the patient can well enough spare it, and facilitate the cure thereby.
The shocks must be passed from the hips to the feet obliquely, as for fever, in the first instance;
but may be increased in their number, or frequently repeated. In the next place,
bring the chain from the hip as high as the pit of the stomach, and opposite the stomach on the sides and on the back, and pass twenty shocks
in the several directions down to the feet; next, pass four or five from the shoulder to the hand, on either side.
Soon after these shocks are passed, perhaps in one hour, the patient will begin to bear them through the lungs, in
which direction their strength may be gradually increased, till the whole disturbance is intirely removed.
But it must be remembered that the same means prescribed for fever, to assist in bringing forward a flow of perspiration, must be made use of here,
and indeed in all cases of increased excitement, and kept up until the desired effect is produced, or so far as can be produced by this
evacuation; in perippeumony, internal evacuations are frequently necessary, especially by cathartics; in which ase,
glauber salts are esteemed proper, in the most of cases.
Perhaps, by often repeating the caution, I may be heard: keep your patient from every degree of coolness for several days; be exceedingly careful
in this particular, or all is overthrown, and you will destroy your patient:
not only so, you will still keep mankind from the knowledge of its use, and thereby indirectly take away many lives, and leave many to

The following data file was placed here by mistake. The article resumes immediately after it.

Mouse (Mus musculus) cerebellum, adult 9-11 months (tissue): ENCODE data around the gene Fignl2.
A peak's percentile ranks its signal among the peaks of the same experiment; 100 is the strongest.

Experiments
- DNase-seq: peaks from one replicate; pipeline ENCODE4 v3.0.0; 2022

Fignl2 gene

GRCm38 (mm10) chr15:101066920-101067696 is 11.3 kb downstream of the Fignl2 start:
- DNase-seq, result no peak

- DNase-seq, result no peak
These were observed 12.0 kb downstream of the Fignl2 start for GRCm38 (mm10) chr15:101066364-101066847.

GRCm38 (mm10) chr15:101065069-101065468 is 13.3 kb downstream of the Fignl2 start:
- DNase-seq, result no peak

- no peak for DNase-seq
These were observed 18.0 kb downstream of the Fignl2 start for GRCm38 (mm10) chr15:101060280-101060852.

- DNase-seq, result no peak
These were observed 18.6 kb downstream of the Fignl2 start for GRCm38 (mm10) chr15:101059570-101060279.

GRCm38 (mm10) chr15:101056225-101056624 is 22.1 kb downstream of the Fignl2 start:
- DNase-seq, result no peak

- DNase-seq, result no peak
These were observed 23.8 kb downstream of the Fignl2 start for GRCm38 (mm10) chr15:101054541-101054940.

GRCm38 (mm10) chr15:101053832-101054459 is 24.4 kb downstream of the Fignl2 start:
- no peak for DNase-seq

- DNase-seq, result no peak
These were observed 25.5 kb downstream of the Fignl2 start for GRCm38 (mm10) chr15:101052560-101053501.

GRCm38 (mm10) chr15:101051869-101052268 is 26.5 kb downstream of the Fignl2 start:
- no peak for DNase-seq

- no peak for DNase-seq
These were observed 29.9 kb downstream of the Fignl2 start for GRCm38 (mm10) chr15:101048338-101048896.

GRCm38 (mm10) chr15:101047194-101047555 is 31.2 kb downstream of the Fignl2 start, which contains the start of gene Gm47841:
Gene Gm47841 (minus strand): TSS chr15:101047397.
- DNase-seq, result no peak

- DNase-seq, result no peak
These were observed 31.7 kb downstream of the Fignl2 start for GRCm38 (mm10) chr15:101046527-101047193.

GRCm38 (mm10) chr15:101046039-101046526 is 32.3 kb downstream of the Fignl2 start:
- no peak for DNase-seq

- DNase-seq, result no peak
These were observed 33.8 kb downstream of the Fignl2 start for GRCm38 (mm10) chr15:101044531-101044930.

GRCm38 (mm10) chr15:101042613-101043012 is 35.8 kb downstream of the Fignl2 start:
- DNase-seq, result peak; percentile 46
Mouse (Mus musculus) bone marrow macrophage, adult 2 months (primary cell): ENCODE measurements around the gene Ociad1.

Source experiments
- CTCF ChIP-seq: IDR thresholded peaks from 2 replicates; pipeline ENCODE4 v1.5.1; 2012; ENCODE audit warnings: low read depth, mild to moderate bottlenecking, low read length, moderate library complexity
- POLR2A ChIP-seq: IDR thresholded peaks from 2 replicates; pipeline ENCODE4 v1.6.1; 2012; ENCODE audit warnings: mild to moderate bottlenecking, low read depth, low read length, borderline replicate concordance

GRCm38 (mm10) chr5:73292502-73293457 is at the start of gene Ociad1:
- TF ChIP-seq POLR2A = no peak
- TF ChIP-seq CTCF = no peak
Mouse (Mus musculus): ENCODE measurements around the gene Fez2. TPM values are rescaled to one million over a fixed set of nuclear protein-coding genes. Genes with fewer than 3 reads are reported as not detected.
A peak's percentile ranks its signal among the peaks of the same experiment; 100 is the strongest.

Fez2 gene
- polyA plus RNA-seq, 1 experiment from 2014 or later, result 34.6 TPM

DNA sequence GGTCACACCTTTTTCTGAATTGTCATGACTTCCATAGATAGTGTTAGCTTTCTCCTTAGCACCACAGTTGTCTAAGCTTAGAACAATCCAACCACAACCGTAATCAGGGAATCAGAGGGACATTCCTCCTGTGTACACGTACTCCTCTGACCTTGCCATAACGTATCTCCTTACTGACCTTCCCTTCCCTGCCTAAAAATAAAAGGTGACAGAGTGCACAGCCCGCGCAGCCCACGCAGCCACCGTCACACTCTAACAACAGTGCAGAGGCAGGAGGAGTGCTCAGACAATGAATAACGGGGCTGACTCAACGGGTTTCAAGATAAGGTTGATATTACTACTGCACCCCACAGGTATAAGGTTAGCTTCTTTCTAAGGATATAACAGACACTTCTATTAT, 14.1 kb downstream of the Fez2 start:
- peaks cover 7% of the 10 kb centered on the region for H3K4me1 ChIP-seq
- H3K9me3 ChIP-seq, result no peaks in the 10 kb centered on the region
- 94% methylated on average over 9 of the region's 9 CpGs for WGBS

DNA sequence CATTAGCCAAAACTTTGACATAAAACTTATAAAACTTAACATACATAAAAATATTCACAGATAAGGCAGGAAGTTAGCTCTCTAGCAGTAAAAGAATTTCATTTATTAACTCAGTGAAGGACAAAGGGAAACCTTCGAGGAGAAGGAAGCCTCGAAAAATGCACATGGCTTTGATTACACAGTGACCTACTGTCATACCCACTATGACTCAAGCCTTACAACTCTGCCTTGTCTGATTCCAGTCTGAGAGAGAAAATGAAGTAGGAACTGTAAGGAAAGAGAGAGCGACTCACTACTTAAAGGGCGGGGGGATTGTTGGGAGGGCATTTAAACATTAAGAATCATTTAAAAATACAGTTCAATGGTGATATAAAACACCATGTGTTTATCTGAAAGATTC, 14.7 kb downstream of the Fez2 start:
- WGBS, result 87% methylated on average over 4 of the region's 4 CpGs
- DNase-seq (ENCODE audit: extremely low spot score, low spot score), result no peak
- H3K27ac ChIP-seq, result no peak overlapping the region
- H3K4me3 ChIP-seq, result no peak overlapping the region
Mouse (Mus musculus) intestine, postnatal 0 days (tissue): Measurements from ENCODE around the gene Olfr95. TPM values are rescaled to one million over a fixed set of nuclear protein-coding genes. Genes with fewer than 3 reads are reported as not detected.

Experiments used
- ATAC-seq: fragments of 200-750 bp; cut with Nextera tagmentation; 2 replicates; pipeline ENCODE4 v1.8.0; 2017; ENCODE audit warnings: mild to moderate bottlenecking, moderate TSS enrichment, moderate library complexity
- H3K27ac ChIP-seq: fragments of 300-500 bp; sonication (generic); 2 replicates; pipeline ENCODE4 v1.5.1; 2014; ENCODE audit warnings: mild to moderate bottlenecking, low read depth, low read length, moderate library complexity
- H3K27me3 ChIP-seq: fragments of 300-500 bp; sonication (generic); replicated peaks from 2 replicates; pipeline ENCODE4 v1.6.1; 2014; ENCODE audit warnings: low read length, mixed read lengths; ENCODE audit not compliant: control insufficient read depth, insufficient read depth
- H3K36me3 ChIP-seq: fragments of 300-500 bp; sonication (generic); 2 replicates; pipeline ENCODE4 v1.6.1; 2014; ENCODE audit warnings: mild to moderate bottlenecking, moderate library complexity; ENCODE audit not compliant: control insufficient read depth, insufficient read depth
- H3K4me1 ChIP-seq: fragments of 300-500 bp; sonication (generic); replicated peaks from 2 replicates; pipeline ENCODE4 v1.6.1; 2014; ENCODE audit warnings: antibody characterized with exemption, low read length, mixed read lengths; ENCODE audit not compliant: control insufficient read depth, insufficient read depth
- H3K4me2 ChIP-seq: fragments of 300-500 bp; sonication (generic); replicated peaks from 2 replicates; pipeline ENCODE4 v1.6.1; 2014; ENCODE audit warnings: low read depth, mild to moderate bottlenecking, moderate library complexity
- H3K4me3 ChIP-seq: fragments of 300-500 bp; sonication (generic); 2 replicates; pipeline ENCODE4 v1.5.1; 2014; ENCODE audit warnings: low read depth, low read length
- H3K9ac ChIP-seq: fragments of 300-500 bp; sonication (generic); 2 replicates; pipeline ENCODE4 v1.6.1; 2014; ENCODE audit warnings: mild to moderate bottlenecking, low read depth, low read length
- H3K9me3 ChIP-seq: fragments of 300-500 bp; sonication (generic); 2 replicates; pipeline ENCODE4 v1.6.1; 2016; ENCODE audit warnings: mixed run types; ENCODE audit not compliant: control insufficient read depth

languish in pain and misery.
The operator, whether a physician or private character, will understand that it is expected that the electric shock, duly administered, will
perform the principal part of the cure: a single dose of glauber salts may be necessary.
If bleeding might be proper, and no physician can handily be had, it may be supplied by continuing the perspiration a longer time,
and by reducing the tension of the vessels more and more, and their action will grow more moderate, till health is obtained, without letting blood.
The symptoms in a pleurisy being considerably different, they will require a different mode of treatment, both in the manner and degree of the
When the pulse is high, with a general inflammation and a suppressed perspiration, the shock must be passed in the same manner as for fever; but
the shock must not be passed through the affect part of the pleura, till it hath been previously passed in all other directions.
The irritated part of the pleura is to be considered as the lungs in a peripneumony, incapable of receiving the shock, till relieved by a previous
operation in other parts, which,
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